Gloucestershire's countryside 'under threat'
Gloucestershire's countryside has changed dramatically over the past 35 years and is under threat, according to the county's wildlife trust.
The findings have been revealed in a report published by the charity as part of its 50th anniversary celebrations.
It shows traditional orchards, flower-rich grassland and ancient woodland have been in decline since 1973.
The report says the the heart of the Cotswolds "is in danger of becoming a wildlife desert".
The last major land-use survey in the county was carried out in 1973. The latest survey was carried out in 2009.
'Looks can be deceptive'
Scientists compared data from a sample area of 25 sq km (9.7 sq miles) in the Arlingham and Westbury area.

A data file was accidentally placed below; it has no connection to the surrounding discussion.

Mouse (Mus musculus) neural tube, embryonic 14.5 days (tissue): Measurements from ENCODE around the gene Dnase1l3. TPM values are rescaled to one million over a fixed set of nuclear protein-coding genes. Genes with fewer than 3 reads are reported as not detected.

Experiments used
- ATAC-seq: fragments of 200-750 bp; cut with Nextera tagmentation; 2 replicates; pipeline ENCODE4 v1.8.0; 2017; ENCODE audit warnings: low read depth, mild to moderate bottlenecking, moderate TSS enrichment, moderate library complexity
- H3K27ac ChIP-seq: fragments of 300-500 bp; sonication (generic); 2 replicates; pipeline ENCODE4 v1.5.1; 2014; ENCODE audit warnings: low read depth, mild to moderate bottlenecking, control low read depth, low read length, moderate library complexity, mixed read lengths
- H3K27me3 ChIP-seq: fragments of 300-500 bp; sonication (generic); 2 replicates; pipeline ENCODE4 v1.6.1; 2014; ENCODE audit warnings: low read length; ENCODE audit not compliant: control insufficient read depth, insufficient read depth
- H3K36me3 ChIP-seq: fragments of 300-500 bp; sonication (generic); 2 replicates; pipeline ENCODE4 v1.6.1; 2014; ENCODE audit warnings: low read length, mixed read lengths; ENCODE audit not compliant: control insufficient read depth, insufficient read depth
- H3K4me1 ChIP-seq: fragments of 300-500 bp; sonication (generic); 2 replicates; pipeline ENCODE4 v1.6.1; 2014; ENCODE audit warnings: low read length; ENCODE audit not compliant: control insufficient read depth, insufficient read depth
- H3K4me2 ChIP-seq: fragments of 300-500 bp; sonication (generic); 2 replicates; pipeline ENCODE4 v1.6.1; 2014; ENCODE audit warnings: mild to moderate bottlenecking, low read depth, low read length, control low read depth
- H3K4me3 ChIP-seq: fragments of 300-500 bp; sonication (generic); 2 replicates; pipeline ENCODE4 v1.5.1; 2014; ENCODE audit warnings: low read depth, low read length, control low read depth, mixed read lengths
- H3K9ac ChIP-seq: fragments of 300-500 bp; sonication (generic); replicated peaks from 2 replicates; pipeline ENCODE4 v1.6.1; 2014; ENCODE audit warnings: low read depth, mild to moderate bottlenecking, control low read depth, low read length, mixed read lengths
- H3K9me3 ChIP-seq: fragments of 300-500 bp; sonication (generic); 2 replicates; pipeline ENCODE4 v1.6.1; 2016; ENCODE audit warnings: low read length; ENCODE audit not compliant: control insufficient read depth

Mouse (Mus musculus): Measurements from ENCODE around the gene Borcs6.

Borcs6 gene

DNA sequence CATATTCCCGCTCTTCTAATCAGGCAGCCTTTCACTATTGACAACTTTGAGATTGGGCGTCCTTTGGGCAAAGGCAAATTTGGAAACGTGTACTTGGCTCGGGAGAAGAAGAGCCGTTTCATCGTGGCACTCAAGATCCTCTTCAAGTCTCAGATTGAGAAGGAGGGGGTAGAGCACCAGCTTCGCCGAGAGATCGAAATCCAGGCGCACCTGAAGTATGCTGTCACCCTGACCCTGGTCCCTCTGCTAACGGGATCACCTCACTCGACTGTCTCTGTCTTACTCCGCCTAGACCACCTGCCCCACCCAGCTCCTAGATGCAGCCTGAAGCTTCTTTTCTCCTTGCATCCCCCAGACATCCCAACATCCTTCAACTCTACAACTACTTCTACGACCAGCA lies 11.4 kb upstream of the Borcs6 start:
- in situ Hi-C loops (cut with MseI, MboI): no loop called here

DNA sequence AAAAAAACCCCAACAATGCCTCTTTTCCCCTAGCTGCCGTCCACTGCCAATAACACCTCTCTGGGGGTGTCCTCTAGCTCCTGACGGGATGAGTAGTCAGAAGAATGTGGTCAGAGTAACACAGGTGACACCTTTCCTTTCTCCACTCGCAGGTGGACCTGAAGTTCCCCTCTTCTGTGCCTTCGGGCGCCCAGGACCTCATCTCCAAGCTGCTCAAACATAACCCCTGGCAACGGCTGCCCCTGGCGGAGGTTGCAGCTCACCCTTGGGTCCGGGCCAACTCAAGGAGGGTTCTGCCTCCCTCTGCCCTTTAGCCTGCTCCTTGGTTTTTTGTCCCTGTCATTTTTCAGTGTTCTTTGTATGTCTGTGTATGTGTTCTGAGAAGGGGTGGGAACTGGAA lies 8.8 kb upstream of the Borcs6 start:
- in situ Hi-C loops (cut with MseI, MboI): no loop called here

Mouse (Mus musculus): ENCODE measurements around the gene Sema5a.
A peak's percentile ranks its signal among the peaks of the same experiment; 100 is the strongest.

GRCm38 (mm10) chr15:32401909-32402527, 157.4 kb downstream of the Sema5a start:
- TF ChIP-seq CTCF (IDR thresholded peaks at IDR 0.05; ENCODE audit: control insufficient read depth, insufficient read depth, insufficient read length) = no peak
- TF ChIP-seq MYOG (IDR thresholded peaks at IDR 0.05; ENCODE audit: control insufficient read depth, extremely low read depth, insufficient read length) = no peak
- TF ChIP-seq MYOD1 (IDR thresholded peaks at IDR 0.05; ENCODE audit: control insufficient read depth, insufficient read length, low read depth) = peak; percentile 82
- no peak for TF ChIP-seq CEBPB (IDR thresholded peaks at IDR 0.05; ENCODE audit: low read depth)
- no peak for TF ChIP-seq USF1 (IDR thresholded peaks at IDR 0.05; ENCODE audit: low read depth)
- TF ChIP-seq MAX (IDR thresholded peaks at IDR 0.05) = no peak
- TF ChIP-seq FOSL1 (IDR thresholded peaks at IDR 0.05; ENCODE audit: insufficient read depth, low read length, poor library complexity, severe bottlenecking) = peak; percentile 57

It showed traditional orchards had been reduced by 67%, flower-rich grassland reduced by 83% and ancient woodland reduced by 78% while arable land had increased by 832%.
Commenting on the report, Dr Colin Studholme from Gloucestershire Wildlife Trust said: "It is vital that we explain what has been happening to Gloucestershire's wildlife."
"People look around and see a county that's still very rural - but looks can be deceptive."
"Just because a field is green does not mean it is rich in wildlife. This is a serious issue which has been under-looked because we simply haven't been able to quantify it until now," he added.
The State of the Natural Environment Report claims native bird species such as the lesser spotted woodpecker, turtle dove and song thrush, as well as many butterfly species, have suffered.
"So much of our wildlife are invertebrates, which we rely on to pollinate our crops. But their decline continues as their habitats disappear. We have to ask ourselves whether we are prepared to carry on like this until it's too late," said Dr Studholme.